Active protection of fiber-reinforced polymer-wrapped reinforced concrete structures against corrosion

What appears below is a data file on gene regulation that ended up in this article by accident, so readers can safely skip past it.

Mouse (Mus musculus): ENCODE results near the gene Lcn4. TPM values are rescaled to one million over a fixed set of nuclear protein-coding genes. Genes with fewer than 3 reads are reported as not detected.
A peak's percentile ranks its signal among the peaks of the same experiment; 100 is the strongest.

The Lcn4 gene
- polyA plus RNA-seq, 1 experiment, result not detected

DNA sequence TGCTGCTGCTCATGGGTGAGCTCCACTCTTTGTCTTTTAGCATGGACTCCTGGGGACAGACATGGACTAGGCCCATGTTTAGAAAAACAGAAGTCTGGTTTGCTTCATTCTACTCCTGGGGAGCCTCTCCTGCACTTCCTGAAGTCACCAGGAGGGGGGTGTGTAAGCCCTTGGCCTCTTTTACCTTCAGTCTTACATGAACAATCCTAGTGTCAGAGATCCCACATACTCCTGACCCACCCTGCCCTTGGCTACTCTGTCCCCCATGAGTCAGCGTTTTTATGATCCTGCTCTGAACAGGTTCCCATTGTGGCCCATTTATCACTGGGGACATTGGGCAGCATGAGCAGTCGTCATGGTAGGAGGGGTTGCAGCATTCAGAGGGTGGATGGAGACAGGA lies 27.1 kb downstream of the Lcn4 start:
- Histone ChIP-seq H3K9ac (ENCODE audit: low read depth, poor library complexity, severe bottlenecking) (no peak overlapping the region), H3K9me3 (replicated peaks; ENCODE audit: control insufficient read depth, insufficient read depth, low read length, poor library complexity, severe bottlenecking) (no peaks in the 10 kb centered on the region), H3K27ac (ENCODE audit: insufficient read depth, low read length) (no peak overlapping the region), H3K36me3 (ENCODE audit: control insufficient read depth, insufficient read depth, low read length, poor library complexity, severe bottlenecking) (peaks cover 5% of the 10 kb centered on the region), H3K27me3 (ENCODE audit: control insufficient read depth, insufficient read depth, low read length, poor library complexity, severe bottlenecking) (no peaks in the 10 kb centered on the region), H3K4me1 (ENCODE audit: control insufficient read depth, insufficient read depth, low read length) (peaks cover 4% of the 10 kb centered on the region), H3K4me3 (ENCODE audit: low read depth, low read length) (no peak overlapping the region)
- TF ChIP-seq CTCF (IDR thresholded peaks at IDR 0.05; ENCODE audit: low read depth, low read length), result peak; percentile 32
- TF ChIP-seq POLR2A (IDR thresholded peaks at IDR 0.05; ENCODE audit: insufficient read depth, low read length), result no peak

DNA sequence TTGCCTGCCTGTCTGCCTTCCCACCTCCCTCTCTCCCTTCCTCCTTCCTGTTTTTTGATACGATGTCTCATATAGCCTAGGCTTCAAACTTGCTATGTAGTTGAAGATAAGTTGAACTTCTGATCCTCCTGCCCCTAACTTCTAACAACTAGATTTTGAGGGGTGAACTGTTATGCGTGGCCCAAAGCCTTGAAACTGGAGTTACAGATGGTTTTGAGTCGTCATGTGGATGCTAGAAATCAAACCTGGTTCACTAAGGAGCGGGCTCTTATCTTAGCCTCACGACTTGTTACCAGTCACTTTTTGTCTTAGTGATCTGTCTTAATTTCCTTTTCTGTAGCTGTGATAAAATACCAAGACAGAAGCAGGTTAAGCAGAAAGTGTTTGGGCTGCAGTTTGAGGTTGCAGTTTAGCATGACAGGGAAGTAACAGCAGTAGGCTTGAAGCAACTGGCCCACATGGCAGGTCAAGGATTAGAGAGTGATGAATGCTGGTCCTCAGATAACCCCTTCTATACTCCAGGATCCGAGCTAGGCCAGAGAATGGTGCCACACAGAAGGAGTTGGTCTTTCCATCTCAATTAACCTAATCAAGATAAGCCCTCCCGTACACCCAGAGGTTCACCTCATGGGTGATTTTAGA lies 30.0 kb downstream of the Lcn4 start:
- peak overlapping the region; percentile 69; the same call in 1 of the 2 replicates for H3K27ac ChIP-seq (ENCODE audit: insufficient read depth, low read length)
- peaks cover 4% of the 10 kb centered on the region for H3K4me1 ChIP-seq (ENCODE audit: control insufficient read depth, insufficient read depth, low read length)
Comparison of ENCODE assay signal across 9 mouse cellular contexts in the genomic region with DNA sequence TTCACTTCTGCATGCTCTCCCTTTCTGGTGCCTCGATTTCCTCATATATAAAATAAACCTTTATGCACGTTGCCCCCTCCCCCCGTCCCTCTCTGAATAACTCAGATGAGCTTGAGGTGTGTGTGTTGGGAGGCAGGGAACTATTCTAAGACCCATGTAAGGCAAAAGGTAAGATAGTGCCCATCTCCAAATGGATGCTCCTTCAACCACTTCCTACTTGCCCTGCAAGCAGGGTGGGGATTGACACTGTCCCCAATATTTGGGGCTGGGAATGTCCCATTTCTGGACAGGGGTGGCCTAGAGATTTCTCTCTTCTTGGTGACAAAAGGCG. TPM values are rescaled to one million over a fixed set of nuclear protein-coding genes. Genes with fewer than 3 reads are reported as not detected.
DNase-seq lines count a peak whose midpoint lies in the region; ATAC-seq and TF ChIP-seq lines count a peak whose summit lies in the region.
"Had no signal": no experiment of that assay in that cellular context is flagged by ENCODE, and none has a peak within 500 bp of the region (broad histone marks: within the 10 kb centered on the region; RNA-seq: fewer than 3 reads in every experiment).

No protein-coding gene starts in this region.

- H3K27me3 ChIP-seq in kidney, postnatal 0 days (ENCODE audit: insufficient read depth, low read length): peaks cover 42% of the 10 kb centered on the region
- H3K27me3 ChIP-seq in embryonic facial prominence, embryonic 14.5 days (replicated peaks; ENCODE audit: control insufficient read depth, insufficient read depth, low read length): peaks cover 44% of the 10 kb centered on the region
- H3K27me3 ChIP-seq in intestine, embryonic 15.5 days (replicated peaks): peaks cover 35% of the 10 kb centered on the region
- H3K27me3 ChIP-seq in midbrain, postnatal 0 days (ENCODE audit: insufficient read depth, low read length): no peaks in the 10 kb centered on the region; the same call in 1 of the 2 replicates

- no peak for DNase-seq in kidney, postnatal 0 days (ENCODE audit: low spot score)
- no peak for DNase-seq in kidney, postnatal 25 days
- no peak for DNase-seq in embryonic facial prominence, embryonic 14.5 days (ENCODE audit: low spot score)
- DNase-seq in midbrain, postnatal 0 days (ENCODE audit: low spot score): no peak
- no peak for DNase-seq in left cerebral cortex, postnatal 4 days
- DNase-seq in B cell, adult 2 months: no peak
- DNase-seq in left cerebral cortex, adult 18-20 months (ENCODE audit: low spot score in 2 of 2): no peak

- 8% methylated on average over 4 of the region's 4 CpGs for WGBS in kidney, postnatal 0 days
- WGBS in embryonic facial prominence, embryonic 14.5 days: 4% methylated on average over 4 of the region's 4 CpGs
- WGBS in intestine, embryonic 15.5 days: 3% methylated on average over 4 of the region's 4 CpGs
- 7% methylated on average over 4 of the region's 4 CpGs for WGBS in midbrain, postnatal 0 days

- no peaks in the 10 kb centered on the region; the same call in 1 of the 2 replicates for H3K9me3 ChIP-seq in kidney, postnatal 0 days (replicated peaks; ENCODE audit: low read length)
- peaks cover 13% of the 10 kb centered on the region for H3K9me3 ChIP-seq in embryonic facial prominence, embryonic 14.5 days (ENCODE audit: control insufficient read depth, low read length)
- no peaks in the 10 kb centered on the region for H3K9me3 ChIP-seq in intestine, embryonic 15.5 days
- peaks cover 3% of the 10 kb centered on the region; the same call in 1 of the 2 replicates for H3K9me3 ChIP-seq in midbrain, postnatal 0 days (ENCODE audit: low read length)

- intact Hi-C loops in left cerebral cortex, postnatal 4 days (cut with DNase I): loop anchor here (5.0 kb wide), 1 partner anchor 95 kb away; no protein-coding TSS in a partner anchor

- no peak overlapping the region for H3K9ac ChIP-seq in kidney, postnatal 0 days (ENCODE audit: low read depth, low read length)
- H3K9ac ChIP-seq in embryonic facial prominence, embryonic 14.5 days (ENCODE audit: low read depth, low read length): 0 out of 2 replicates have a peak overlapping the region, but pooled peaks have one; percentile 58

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Large numbers of reinforced concrete (RC) structures that have been damaged from corrosion of steel reinforcements are rehabilitated with fiber-reinforced polymer (FRP) composites. This paper investigates active protection of the steel embedded in concrete that is treated with surface-bonded carbon FRP. The electrically conductive carbon fiber is used as an anode while the reinforcing bar is used as a cathode. Concrete cylinder specimens with embedded steel bars are immersed in salt water, and anodic current is passed through the reinforcement to initiate cracking in concrete as a result of accelerated corrosion of steel. Carbon FRP sheets have been bonded adhesively to the cylinders. The adhesive has been modified to impart electrical conductivity. Specimens were exposed to a highly corrosive environment for a specified time. Pullout strength, mass loss, potentiodynamic scans, and the half-cell potential of steel are reported as metrics of performance of the samples. The proposed technique has been very effective in retarding the corrosion of steel.
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